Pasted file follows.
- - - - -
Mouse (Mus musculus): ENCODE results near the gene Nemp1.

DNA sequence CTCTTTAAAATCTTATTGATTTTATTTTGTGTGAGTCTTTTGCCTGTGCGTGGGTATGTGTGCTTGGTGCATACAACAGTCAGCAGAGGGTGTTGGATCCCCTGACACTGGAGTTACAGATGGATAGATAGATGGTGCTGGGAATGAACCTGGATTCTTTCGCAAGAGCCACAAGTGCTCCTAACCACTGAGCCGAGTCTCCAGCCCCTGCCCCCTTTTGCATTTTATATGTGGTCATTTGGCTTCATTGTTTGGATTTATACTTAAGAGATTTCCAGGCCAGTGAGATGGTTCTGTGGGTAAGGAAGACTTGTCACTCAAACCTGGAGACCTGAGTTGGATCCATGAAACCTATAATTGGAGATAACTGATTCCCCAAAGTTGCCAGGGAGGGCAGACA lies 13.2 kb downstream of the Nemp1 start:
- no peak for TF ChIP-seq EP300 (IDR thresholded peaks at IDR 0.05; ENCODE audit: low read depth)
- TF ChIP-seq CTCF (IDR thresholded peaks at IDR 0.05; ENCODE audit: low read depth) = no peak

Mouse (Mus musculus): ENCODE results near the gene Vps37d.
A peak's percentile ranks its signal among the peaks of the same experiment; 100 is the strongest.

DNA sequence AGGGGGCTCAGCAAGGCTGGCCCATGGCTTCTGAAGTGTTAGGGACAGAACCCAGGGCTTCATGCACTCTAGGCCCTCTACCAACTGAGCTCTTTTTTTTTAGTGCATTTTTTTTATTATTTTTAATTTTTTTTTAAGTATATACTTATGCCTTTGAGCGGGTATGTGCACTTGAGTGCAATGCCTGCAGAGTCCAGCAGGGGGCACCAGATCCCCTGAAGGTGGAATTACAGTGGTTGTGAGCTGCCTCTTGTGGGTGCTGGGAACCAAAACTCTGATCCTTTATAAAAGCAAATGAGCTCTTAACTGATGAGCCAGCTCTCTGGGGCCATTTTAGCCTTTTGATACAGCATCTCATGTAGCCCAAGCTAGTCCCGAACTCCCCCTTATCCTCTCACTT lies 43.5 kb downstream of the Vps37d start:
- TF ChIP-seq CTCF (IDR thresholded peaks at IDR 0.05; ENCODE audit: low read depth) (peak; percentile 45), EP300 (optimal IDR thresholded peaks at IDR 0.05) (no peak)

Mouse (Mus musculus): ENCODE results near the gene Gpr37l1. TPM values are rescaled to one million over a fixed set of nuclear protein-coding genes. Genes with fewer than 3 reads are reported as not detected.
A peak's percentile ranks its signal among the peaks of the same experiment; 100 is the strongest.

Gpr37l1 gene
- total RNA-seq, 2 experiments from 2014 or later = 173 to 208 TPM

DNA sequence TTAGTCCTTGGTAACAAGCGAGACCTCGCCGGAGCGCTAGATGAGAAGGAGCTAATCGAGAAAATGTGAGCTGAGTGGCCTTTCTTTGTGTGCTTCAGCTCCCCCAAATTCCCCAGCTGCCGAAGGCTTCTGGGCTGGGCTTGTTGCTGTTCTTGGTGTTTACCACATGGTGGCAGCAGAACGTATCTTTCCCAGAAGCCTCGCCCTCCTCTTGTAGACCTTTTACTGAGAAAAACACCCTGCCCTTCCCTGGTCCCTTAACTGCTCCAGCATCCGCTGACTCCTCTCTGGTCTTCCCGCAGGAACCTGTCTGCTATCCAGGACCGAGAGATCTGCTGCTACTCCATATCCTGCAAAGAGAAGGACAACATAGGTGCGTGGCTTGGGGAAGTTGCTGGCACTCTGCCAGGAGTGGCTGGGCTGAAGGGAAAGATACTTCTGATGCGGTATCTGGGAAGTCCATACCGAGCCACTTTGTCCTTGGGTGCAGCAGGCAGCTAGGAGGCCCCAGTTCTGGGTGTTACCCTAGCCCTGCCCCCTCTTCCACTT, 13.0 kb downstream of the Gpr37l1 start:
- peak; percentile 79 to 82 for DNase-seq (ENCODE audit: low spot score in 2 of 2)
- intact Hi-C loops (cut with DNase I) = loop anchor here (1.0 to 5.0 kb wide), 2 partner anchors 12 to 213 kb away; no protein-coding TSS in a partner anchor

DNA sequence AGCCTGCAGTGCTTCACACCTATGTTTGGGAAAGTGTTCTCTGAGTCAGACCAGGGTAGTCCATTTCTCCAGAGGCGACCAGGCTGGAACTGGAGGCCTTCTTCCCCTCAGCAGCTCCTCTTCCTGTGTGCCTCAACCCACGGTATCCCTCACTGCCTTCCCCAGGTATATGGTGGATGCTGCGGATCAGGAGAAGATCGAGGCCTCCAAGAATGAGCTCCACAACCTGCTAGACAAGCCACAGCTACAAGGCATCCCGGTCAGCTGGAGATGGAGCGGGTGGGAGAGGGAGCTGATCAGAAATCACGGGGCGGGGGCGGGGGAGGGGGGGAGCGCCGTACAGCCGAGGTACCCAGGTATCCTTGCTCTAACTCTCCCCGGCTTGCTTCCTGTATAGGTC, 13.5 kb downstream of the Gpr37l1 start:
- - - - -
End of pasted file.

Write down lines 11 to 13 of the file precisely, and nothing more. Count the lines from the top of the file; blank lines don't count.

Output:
Gpr37l1 gene
- total RNA-seq, 2 experiments from 2014 or later = 173 to 208 TPM

DNA sequence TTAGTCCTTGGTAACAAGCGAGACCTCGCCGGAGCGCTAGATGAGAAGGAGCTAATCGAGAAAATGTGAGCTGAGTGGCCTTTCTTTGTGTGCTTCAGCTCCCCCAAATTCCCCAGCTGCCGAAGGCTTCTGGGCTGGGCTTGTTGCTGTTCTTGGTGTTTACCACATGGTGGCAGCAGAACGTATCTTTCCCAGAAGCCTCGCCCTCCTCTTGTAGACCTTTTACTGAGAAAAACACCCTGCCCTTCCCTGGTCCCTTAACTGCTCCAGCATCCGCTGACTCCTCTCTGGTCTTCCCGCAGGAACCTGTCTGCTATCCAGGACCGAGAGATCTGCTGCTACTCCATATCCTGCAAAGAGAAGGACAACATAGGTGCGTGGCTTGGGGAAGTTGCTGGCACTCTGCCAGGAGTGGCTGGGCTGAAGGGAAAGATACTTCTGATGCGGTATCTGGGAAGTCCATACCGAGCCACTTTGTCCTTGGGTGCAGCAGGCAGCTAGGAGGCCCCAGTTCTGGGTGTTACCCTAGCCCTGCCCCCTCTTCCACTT, 13.0 kb downstream of the Gpr37l1 start: